Falling Water Native Americans are believed to have migrated from summer ranges on the High Plains and settled in warmer and more protected settings in the lower foothills during midwinter. The seasons also control the movement of clouds and moisture. The storms that sweep across the mountains and plains—sometimes gently, and sometimes frightfully—deliver water to Colorado from distant oceans. During the winter months, large gradients in temperature between the tropics and the North Pole produce a strong mid latitude jet stream—a river of constantly moving air that circles the earth swiftly from west to east. At times, wind speeds may exceed 100 mph over Colorado’s highest peaks. These winds aloft govern the wintertime storm track over the United States and bring air masses from across the Pacific into the western U.S. The winds shift direction, from southwest to northwest and back again, as waves in the atmosphere cross the region. Air that rises up and over the mountain barrier rises and cools. If sufficient moisture is present, clouds form and precipitation may fall. Each wave in the jet stream offers the potential for Pacific moisture and upward movement of air, essential ingredients for precipitation. The mountains of California, Oregon, Washington, Idaho, Nevada, Arizona and Utah get the first pickings for Pacific moisture. But Colorado’s high elevation require air to rise, squeezing out more of the available moisture. The prevailing westerly winds during winter mean Colorado’s eastern plains and Front Range urban corridor are often shielded from Pacific storms. Winter sunshine is common east of the mountains and helps make the cold temperatures seem comfortable. December through February are typically the driest months of the year east of the mountains at the very time that Colorado’s highest mountains are having their wettest weather. On average, only about 1 inch of precipitation (the melted water content of snow) falls during midwinter east of the mountains.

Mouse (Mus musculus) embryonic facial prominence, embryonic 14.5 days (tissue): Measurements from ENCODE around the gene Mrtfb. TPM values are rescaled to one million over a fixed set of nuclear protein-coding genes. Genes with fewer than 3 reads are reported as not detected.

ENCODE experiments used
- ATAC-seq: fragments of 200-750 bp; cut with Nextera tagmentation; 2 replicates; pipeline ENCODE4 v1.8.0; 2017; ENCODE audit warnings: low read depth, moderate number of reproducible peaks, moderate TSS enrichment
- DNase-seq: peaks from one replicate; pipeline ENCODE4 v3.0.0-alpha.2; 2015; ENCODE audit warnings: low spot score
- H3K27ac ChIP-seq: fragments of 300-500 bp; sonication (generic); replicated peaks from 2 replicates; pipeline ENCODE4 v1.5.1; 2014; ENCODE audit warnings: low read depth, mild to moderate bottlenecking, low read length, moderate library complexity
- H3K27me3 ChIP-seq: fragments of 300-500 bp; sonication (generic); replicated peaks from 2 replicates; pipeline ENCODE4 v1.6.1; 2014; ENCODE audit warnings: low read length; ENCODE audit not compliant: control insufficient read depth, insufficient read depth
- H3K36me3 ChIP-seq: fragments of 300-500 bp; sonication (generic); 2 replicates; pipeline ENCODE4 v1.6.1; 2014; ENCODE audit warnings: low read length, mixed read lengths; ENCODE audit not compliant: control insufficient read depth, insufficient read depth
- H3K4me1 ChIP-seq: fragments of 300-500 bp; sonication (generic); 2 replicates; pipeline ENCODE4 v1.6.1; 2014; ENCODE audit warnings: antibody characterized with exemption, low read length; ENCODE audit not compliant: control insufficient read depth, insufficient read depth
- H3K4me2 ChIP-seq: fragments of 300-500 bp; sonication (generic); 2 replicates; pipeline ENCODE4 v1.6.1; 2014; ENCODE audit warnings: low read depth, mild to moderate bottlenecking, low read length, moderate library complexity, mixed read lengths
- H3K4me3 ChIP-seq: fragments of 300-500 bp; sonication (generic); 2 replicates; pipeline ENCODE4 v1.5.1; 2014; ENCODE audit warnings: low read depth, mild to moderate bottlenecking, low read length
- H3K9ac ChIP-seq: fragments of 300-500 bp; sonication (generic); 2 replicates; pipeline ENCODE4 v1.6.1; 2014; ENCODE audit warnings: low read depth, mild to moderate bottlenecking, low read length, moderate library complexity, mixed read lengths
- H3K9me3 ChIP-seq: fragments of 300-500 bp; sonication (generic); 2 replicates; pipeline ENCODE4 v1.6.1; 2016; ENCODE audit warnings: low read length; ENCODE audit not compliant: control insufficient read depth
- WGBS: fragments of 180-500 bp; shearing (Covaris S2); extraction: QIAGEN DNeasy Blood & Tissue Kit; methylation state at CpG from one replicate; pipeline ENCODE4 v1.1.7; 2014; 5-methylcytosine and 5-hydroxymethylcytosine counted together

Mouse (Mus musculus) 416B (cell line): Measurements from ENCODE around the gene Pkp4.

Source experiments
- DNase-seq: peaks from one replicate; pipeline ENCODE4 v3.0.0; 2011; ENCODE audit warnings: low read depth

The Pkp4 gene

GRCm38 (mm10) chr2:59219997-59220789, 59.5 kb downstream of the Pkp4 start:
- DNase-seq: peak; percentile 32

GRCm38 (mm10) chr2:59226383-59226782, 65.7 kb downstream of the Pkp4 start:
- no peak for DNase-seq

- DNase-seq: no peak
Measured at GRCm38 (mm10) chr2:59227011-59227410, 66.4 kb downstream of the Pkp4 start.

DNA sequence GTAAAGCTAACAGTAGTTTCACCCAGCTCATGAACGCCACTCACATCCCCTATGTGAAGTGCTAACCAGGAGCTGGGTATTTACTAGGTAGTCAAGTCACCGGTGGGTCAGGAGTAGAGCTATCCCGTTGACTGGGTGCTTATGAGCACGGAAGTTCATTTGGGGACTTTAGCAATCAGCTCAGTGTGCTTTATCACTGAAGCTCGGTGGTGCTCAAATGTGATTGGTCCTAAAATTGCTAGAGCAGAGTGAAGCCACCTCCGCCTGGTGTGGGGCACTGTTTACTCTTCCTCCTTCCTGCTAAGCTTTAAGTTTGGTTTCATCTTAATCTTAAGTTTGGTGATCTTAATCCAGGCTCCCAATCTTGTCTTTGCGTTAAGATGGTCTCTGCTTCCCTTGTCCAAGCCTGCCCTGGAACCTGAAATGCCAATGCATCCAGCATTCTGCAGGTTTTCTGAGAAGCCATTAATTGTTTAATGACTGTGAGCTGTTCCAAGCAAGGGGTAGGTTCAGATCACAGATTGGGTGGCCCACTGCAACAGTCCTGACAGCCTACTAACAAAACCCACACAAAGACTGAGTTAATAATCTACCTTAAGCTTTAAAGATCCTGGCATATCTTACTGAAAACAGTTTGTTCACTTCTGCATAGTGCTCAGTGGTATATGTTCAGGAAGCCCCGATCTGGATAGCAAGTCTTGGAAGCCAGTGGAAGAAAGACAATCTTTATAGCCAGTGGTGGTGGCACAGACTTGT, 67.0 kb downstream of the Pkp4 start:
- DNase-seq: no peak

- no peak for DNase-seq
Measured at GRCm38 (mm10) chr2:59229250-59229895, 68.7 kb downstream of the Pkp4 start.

Fifty to 80 percent of the average annual precipitation in Colorado’s mountains falls as snow. This decreases to less than 25 percent on the Western Slope near Grand Junction and to less than 20 percent on the eastern plains near the Kansas border. Historically, most mid winter precipitation is snow, even at lower elevations. Snowfall totals above 9,000 feet typically range between 200 and 400 inches per year, depending on location. Valleys receive considerably less. Aspen, for example, annually averages about 175 inches of fresh snow; nearby mountains get more than 300. Winter snowfall exceeds 400 inches in some of Colorado’s snowiest ranges, such as the Park Range, east of Steamboat Springs; the Elk Range in central Colorado; and the San Juans in the southwest. There are significant differences, though, in how often and how much snow falls. Occasional storms with warmer Pacific air bring rain to the lower elevations of southwest and west central Colorado. Colorado’s northern mountains receive frequent small to moderate snows from late October into May. Much of it is fluffy, low density snow—skiers’ favorite. Colorado’s southern mountains have fewer but larger storms that often bring higher density snows. Snow typically begins to accumulate in the mountains in October and continues until spring. This bright white coating visually assures Coloradans there will be water for the coming growing season. Mountain temperatures stay below freezing throughout the mid winter months, allowing each new storm to deposit a new layer. This developing snow pack is the frozen reservoir that provides water for the spring and summer. The depth and extent of snowpack varies with location, elevation and year. Melting snow provides upwards of 80 percent of Colorado’s surface water supplies. Spring and summer rains bring beneficial moisture for Colorado’s forests and grasslands, but contribute relatively little to the state’s rivers and streams. 7
Published on Nov 20, 2013